The IOC has issued a global ban on the broadcasting of live games on the internet, including on live streaming services, according to a new regulation published by the International Olympic Committee.
The new rules are part of a series of rules aimed at cutting down on the amount of copyrighted content that can be used for commercial purposes, including live sporting events.
According to the new rules, live streams must only be available for broadcast on authorized platforms, which means any company offering to broadcast a live event must first secure a licence from the IOC.
The IOC said it was taking action after a series the US National Basketball Association (NBA) used live streams from the 2012 Summer Olympics to advertise their upcoming games.
“The IOC has determined that in order to prevent this kind of abuse, and to prevent any other potential harm, it is necessary to prohibit the broadcasting and distribution of live sporting streams on any platform for the purpose of advertising, marketing or promoting sports competitions,” IOC executive director Michel Temer told reporters.
“We also decided to impose additional requirements on the provision of live streaming to ensure that any use of live streams is done in accordance with the relevant legal and technical requirements.”
The new regulations are due to be published on Monday and follow a report by the World Anti-Doping Agency (WADA) in November which revealed that some of the world’s biggest broadcasters were using live streams for advertising purposes.
The WADA report found that many of the big names in the sporting world are not doing enough to ensure the safety of their live broadcasts.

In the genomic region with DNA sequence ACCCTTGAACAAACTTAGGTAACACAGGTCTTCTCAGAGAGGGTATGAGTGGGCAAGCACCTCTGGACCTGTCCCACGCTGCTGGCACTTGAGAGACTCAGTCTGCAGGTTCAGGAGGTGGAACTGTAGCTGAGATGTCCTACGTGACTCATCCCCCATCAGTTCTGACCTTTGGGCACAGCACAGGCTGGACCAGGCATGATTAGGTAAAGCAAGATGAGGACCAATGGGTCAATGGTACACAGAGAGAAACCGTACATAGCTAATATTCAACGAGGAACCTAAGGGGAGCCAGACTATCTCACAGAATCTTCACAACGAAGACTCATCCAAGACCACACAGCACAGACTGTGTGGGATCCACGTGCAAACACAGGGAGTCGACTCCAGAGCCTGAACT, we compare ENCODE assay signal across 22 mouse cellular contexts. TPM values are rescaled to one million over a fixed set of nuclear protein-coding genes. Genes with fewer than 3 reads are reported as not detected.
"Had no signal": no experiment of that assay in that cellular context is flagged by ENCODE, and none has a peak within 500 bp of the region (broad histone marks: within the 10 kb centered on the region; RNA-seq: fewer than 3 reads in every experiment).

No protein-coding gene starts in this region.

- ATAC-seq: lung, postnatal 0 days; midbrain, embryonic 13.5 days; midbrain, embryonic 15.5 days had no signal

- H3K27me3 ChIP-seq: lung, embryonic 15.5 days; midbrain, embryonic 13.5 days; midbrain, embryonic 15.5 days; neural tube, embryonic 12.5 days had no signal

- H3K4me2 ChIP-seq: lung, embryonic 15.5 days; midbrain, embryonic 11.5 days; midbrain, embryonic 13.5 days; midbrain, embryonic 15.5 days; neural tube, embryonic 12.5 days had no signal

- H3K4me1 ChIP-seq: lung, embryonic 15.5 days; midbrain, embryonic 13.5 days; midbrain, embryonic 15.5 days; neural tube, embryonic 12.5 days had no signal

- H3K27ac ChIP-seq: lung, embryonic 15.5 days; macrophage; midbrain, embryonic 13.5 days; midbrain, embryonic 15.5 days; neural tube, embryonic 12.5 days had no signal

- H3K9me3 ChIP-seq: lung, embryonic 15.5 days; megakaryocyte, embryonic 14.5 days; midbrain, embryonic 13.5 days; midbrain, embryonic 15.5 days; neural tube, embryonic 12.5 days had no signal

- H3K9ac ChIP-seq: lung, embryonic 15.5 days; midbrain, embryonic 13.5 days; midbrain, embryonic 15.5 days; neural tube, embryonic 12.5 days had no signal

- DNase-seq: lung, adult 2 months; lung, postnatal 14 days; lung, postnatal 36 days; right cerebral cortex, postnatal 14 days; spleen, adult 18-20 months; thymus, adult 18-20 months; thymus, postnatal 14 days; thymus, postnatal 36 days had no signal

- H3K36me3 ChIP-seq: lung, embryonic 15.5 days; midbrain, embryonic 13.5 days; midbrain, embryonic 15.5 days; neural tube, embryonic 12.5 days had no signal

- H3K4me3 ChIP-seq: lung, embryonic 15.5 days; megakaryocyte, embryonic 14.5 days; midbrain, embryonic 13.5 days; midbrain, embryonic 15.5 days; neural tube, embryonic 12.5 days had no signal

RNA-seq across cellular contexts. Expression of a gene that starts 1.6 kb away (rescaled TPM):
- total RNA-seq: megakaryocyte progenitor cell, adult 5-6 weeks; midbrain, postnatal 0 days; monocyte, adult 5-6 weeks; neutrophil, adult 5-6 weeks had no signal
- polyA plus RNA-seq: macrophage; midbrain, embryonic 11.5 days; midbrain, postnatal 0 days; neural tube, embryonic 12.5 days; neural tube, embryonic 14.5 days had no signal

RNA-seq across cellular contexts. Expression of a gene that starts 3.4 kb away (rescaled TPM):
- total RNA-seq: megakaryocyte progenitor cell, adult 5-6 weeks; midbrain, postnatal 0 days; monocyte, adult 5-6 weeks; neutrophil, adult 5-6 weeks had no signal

It said the companies had been giving away millions of dollars worth of prize money to athletes without paying the relevant taxes and that some broadcasters were even using athletes’ names to advertise the games.
The World Anti Doping Agency said that its latest annual report on live sports events had found that live streams of sports competitions had been illegally used for advertising by companies including Nike, Nike, Samsung, Coca-Cola, McDonald’s, McDonalds USA and others.
The organisation’s report also found that some sponsors had used the live streams as promotional material for the games and that the IOC was aware of the problem.
In response to the WADA findings, the IOC said that it was considering imposing stricter regulations for the live streaming of the 2018 Summer Olympics in Pyeongchang, South Korea, due to the “serious nature” of the breaches it had found.
“The new rule will help ensure the protection of athletes, spectators and broadcasters,” Temer said.
“It will also help in tackling the growing use of streams in the sports marketing sphere.”
A total of 883 live streams have been used to promote the games to date, according a report from ESPN.
For the Olympic Games in 2020, the Olympic Committee said that about 2.4 million people will be watching online, of which 500,000 will be on mobile devices.
A total 7,000 athletes will be taking part in the games on an average, according the IOC, with more than 2,000 of them competing in the men’s and women’s rowing, canoeing and diving events.